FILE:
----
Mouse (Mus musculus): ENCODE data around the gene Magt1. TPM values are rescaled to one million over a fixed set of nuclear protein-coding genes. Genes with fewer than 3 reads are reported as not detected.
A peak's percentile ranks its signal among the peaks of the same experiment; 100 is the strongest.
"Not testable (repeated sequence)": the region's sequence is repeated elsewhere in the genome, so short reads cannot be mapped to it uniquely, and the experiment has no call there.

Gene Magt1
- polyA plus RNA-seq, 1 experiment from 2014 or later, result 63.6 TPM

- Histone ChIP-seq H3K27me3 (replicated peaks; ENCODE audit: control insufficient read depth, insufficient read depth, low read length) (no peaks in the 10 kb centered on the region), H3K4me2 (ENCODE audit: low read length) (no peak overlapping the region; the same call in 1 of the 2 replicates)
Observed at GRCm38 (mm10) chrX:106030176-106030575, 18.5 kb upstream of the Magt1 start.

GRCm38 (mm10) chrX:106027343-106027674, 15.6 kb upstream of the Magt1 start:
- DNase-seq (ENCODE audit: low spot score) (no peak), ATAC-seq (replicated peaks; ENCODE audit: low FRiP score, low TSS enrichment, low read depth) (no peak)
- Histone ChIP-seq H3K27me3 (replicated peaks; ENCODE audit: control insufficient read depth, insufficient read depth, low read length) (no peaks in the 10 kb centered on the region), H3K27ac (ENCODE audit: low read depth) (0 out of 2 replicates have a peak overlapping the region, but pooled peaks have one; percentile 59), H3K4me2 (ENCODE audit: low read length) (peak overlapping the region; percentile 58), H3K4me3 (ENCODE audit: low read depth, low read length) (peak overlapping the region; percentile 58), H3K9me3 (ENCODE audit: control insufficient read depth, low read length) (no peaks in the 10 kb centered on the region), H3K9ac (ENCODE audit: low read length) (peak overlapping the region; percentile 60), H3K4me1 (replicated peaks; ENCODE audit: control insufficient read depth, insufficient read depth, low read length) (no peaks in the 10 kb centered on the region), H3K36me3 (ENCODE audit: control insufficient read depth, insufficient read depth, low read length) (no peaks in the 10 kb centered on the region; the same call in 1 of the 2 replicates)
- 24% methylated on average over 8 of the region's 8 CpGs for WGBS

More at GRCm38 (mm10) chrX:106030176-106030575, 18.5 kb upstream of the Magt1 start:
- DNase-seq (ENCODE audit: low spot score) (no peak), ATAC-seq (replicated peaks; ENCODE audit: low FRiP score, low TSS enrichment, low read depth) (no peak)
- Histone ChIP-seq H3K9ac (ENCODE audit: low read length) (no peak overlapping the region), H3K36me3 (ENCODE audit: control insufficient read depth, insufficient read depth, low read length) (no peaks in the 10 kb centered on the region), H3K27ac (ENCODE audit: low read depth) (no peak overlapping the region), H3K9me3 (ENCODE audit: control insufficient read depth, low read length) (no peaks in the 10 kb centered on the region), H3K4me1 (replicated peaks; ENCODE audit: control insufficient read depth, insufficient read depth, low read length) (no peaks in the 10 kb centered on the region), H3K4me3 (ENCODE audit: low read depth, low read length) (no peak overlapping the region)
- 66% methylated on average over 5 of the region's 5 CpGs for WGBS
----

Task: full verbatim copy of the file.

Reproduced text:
Mouse (Mus musculus): ENCODE data around the gene Magt1. TPM values are rescaled to one million over a fixed set of nuclear protein-coding genes. Genes with fewer than 3 reads are reported as not detected.
A peak's percentile ranks its signal among the peaks of the same experiment; 100 is the strongest.
"Not testable (repeated sequence)": the region's sequence is repeated elsewhere in the genome, so short reads cannot be mapped to it uniquely, and the experiment has no call there.

Gene Magt1
- polyA plus RNA-seq, 1 experiment from 2014 or later, result 63.6 TPM

- Histone ChIP-seq H3K27me3 (replicated peaks; ENCODE audit: control insufficient read depth, insufficient read depth, low read length) (no peaks in the 10 kb centered on the region), H3K4me2 (ENCODE audit: low read length) (no peak overlapping the region; the same call in 1 of the 2 replicates)
Observed at GRCm38 (mm10) chrX:106030176-106030575, 18.5 kb upstream of the Magt1 start.

GRCm38 (mm10) chrX:106027343-106027674, 15.6 kb upstream of the Magt1 start:
- DNase-seq (ENCODE audit: low spot score) (no peak), ATAC-seq (replicated peaks; ENCODE audit: low FRiP score, low TSS enrichment, low read depth) (no peak)
- Histone ChIP-seq H3K27me3 (replicated peaks; ENCODE audit: control insufficient read depth, insufficient read depth, low read length) (no peaks in the 10 kb centered on the region), H3K27ac (ENCODE audit: low read depth) (0 out of 2 replicates have a peak overlapping the region, but pooled peaks have one; percentile 59), H3K4me2 (ENCODE audit: low read length) (peak overlapping the region; percentile 58), H3K4me3 (ENCODE audit: low read depth, low read length) (peak overlapping the region; percentile 58), H3K9me3 (ENCODE audit: control insufficient read depth, low read length) (no peaks in the 10 kb centered on the region), H3K9ac (ENCODE audit: low read length) (peak overlapping the region; percentile 60), H3K4me1 (replicated peaks; ENCODE audit: control insufficient read depth, insufficient read depth, low read length) (no peaks in the 10 kb centered on the region), H3K36me3 (ENCODE audit: control insufficient read depth, insufficient read depth, low read length) (no peaks in the 10 kb centered on the region; the same call in 1 of the 2 replicates)
- 24% methylated on average over 8 of the region's 8 CpGs for WGBS

More at GRCm38 (mm10) chrX:106030176-106030575, 18.5 kb upstream of the Magt1 start:
- DNase-seq (ENCODE audit: low spot score) (no peak), ATAC-seq (replicated peaks; ENCODE audit: low FRiP score, low TSS enrichment, low read depth) (no peak)
- Histone ChIP-seq H3K9ac (ENCODE audit: low read length) (no peak overlapping the region), H3K36me3 (ENCODE audit: control insufficient read depth, insufficient read depth, low read length) (no peaks in the 10 kb centered on the region), H3K27ac (ENCODE audit: low read depth) (no peak overlapping the region), H3K9me3 (ENCODE audit: control insufficient read depth, low read length) (no peaks in the 10 kb centered on the region), H3K4me1 (replicated peaks; ENCODE audit: control insufficient read depth, insufficient read depth, low read length) (no peaks in the 10 kb centered on the region), H3K4me3 (ENCODE audit: low read depth, low read length) (no peak overlapping the region)
- 66% methylated on average over 5 of the region's 5 CpGs for WGBS